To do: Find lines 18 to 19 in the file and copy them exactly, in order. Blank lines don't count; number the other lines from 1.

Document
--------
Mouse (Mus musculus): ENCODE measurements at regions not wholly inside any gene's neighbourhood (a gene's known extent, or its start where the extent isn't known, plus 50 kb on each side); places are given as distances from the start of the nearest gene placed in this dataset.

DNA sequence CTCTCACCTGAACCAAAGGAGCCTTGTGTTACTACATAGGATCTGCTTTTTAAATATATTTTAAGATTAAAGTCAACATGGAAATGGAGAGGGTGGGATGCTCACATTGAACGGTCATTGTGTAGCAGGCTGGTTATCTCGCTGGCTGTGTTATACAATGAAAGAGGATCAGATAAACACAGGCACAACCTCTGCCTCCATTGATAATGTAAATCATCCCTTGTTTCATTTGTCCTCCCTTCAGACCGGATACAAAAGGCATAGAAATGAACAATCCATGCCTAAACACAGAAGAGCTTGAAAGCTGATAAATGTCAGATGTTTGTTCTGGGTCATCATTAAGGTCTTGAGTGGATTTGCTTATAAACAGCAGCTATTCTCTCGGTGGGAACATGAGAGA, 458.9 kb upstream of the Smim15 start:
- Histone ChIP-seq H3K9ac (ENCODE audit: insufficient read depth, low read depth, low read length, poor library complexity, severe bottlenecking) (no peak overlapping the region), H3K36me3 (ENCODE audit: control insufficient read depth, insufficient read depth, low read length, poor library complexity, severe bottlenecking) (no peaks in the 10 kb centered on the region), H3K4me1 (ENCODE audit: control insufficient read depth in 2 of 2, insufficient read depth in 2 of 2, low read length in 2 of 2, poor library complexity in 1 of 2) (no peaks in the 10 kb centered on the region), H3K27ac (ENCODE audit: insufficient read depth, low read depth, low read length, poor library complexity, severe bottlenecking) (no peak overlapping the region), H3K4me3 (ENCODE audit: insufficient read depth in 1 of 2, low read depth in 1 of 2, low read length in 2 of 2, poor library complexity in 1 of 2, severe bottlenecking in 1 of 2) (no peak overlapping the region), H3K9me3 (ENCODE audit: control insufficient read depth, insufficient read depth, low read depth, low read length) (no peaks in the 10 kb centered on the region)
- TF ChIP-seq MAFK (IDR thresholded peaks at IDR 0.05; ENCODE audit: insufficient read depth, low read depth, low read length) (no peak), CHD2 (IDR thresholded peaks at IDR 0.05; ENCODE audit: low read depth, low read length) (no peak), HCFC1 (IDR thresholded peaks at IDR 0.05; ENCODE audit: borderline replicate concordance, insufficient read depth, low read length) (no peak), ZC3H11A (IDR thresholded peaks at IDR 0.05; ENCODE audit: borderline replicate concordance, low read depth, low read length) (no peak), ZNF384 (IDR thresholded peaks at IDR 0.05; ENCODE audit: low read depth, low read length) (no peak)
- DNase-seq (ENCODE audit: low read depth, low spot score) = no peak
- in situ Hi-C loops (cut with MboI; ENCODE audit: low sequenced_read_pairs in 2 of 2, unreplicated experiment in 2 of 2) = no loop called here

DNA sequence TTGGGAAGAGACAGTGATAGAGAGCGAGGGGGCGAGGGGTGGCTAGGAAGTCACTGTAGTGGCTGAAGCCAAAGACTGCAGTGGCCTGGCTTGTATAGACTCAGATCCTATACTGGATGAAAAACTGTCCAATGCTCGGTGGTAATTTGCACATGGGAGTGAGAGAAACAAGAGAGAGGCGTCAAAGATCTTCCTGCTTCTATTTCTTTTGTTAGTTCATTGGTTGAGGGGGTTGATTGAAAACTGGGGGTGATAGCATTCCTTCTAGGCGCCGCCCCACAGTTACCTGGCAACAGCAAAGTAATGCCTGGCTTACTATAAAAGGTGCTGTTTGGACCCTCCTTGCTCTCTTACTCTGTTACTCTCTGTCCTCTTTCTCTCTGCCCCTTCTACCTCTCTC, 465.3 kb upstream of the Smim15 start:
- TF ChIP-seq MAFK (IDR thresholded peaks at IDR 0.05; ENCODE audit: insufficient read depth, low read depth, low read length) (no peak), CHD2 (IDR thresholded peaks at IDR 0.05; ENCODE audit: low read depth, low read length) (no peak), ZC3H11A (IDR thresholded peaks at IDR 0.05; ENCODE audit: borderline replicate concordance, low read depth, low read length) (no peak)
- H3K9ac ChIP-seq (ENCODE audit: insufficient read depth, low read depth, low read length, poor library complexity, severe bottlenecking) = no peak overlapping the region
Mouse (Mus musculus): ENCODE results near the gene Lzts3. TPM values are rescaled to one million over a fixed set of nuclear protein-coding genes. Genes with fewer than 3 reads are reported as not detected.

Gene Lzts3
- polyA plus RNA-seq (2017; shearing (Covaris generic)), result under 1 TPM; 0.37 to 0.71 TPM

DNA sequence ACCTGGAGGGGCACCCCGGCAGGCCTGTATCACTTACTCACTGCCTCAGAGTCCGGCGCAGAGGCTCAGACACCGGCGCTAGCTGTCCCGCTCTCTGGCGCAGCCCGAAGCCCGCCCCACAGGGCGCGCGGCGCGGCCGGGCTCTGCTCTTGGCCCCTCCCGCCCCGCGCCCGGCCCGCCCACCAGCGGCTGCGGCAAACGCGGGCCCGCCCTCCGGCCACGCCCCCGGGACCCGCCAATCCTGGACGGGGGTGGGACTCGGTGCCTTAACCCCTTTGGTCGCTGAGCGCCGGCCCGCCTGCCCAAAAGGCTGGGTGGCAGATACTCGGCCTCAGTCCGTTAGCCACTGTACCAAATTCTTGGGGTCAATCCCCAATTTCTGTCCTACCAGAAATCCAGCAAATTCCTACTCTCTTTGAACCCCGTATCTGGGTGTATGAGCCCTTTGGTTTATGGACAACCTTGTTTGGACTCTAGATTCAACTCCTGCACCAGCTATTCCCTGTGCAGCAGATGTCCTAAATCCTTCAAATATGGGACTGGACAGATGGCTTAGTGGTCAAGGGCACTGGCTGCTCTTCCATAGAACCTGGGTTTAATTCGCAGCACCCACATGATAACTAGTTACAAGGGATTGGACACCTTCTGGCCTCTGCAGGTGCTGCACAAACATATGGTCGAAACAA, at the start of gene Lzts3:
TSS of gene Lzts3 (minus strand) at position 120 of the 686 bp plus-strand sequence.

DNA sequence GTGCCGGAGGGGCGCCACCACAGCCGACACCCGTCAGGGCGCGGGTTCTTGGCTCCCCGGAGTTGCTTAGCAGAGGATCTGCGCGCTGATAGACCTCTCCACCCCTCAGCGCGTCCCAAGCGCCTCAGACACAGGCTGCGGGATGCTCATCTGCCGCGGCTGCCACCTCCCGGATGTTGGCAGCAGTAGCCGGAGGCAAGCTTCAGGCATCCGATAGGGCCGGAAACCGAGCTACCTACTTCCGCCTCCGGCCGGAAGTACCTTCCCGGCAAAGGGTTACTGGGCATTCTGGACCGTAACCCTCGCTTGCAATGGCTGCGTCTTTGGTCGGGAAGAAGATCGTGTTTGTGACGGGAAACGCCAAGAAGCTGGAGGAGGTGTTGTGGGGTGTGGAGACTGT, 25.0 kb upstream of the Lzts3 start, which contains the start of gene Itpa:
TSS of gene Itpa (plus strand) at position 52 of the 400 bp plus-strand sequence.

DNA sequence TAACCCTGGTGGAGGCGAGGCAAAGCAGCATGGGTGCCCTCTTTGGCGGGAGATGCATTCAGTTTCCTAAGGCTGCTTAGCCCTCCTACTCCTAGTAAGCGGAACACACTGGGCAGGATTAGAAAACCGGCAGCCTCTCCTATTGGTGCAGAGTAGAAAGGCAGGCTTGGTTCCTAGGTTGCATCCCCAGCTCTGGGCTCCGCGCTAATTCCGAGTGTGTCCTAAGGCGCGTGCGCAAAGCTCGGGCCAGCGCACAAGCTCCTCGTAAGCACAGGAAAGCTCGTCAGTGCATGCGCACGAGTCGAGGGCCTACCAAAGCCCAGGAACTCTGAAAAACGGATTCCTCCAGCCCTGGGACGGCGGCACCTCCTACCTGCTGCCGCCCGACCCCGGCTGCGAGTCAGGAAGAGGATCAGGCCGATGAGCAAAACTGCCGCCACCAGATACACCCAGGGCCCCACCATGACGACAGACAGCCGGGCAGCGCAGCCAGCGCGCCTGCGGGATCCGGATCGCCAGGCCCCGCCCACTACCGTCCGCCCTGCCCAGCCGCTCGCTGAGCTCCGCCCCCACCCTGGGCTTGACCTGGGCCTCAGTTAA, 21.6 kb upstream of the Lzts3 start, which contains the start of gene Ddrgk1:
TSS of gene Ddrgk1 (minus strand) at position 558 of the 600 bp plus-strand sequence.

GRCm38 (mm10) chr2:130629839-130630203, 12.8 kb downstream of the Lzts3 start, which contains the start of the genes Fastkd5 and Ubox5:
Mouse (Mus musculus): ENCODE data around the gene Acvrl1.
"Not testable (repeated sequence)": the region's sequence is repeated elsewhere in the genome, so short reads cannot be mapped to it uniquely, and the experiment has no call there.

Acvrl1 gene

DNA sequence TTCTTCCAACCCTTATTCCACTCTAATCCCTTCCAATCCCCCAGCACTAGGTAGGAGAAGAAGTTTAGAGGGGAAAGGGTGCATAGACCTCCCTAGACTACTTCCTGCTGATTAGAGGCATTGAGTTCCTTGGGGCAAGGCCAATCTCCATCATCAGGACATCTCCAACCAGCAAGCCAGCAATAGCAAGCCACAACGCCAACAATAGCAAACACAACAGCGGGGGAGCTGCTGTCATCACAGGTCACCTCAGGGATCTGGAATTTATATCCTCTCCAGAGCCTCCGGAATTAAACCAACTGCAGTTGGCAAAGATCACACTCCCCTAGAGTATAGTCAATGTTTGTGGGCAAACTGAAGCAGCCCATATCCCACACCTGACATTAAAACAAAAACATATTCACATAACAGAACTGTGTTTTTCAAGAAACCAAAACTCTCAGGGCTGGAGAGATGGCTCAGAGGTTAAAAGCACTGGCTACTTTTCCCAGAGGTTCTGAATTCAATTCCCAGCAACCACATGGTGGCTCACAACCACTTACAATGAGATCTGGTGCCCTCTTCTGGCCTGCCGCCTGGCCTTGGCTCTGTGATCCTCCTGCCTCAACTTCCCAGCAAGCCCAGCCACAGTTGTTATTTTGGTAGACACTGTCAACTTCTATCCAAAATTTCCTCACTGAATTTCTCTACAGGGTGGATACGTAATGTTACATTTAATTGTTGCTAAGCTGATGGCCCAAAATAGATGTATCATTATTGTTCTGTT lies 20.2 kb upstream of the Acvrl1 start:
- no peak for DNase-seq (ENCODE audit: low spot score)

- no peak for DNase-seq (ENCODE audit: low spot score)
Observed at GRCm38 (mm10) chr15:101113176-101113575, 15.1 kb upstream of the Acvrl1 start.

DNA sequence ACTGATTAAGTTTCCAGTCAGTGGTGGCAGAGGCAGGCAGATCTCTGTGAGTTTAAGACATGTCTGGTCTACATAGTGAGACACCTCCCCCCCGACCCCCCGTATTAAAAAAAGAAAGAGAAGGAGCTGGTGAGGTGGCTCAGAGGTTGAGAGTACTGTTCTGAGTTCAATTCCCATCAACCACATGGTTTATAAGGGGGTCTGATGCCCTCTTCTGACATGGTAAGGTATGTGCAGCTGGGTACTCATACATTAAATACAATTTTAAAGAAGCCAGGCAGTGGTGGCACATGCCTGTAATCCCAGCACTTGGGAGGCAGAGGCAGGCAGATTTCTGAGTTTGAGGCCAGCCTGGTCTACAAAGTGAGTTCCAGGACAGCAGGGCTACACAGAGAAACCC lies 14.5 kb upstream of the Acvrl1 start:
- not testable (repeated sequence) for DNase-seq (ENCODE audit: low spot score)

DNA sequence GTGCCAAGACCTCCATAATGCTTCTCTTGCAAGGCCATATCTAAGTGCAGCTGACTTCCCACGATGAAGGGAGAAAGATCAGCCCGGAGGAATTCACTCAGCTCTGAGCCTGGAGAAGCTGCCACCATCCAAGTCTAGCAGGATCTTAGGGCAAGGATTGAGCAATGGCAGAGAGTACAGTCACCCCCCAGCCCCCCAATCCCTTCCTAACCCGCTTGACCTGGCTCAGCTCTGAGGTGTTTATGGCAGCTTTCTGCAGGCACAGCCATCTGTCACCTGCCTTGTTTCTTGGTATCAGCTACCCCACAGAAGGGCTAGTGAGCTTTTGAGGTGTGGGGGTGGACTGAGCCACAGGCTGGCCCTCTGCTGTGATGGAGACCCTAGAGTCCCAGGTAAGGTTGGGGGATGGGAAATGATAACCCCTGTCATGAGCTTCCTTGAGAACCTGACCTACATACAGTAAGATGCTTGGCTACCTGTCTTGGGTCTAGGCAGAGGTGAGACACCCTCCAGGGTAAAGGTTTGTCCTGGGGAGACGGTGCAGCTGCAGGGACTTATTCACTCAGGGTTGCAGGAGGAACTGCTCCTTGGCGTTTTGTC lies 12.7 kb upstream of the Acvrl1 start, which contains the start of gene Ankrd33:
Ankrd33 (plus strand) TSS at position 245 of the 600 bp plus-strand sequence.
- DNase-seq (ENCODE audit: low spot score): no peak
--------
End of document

TSS of gene Ddrgk1 (minus strand) at position 558 of the 600 bp plus-strand sequence.

GRCm38 (mm10) chr2:130629839-130630203, 12.8 kb downstream of the Lzts3 start, which contains the start of the genes Fastkd5 and Ubox5: